The Indigenous Peoples Who Once Lived In St. Louis: Map

As many 50 million Native Americans — 90 percent of the pre-Columbian population — lost their lives between 1492 and 1890.
As many 50 million Native Americans — 90 percent of the pre-Columbian population — lost their lives between 1492 and 1890.

ST. LOUIS, MO — While Thanksgiving is a time to share good food with friends and family, the holiday can also be fraught with instances of cultural appropriation and too-convenient histories. Before you binge on turkey and cranberry sauce this year, it may be a good time to pause and remember the indigenous peoples who lived in St. Louis long before you. There’s even an interactive map where you can plug in your address and see exactly what groups used to live there.

According to the site, run by Victor Temprano, Osage, Miami, Sioux and Haudenosauneega (also called Iroquois) groups once lived in the St. Louis region. The Osage, Miami and Sioux are federally-recognized tribes with members still alive today, while the Iroquois were a powerful confederacy of six indigenous nations centered around the Great Lakes, their influence spanning much of the Ohio and Mississippi River valleys.

Before those groups occupied the land, St. Louis was one site of Mississippian culture, a civilization that built complex earthworks across much of the continent, from the Atlantic Ocean to the Rocky Mountains.

Just across the river from St. Louis lies Cahokia, a medieval city that would have rivaled London, Paris or any city in Europe when it was built around the 13th Century. Today the site features a massive earthen mound that is still one of the largest pyramids in the world.

The creators noted their map is a work in progress and doesn’t represent official or legal boundaries of any indigenous nations. The federal government officially recognizes nearly 600 Native American tribes in the continental United States and Alaska, and scholars estimate that between 900,000 and 18 million people lived north of the Rio Grande before Christopher Columbus landed in North America, according to Encyclopaedia Britannica. So coming up with definitive or exact boundaries is quite difficult.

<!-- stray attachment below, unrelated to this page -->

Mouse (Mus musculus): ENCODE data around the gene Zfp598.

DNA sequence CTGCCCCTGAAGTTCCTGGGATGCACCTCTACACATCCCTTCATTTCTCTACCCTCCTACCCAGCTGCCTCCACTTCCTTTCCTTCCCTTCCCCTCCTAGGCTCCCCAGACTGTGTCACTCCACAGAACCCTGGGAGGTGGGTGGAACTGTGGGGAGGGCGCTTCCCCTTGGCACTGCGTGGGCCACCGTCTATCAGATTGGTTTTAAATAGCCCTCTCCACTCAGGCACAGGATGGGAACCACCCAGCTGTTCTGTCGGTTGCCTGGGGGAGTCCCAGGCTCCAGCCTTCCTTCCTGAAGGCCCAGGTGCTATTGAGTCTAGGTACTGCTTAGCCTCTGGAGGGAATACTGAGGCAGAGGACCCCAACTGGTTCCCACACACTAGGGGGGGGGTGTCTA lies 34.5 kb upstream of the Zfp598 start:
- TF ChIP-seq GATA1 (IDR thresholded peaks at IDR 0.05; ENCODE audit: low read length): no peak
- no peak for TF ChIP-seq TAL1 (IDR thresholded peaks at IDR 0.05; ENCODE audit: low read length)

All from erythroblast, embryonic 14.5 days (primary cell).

What’s less murky is what happened to those indigenous peoples.

Native American populations began to dwindle from European diseases even before Europeans brought violence to their doorstep, with as many 50 million Native Americans losing their lives between 1492 and 1890. While the death toll varies widely, some experts have suggested that the total Native American population size plummeted by more than 90 percent through war, enslavement, societal disruption and — especially — pandemic disease, including smallpox and measles.

If you plan to recognize any or all of these indigenous peoples, consider one North Carolina educator’s advice of what not to do.

“Teachers! Repeat after me: I will not have my students make ‘Indian’ feathers/clothes,” tweeted Lauryn Mascareñaz, a director in the Wake County school system’s Office of Equity Affairs. “I will not culturally appropriate an entire people for 'cute' activities. I will tell my students the truth about this country’s relationship with Indigenous people. #PinterestIsNotPedagogy."

Her tweet received about 4,000 likes by Tuesday afternoon and was retweeted about 1,200 times.

Indeed, stereotypes and racist portrayals of indigenous peoples "fill U.S. elementary schools each November," according to Lindsey Passenger Wieck, public history graduate program director at St. Mary’s University in San Antonio. In an article on Medium, she writes that students routinely encounter historically false portrayals in arts and crafts, books and lessons, and songs and plays with "hand-crafted headdresses and vests."

She called these activities problematic because they show Native people in an ahistorical manner and perpetuate myths about how they encountered colonials.

"These representations of Native peoples are harmful because they compress all Native peoples into a single image of 'the Native American at Thanksgiving,'" wrote Wiek. "These depictions overlook the immense diversity of Native peoples in North America, while also turning contemporary Native peoples and identities into costumes to be worn."

Americans should "de-romanticize" the holiday, she said, by "engaging Native perspectives that recognize the diversity of Indigenous peoples and their contemporary presence in 21st-century America."

She suggests adults teach kids using children’s books such as Sally Hunter’s "Four Seasons of Corn: A Winnebago Tradition." This will allow them to look at historical methods of subsistence and see how some continue even today. Teachers, she said, can look at Thanksgiving myths with students and older kids can even study how Native Americans are responding to the holiday today.

Patch national staffer Dan Hampton contributed reporting.

Photo: A reconstructed thatched house at Cahokia, a medieval Native American city just outside East St. Louis. (Shutterstock)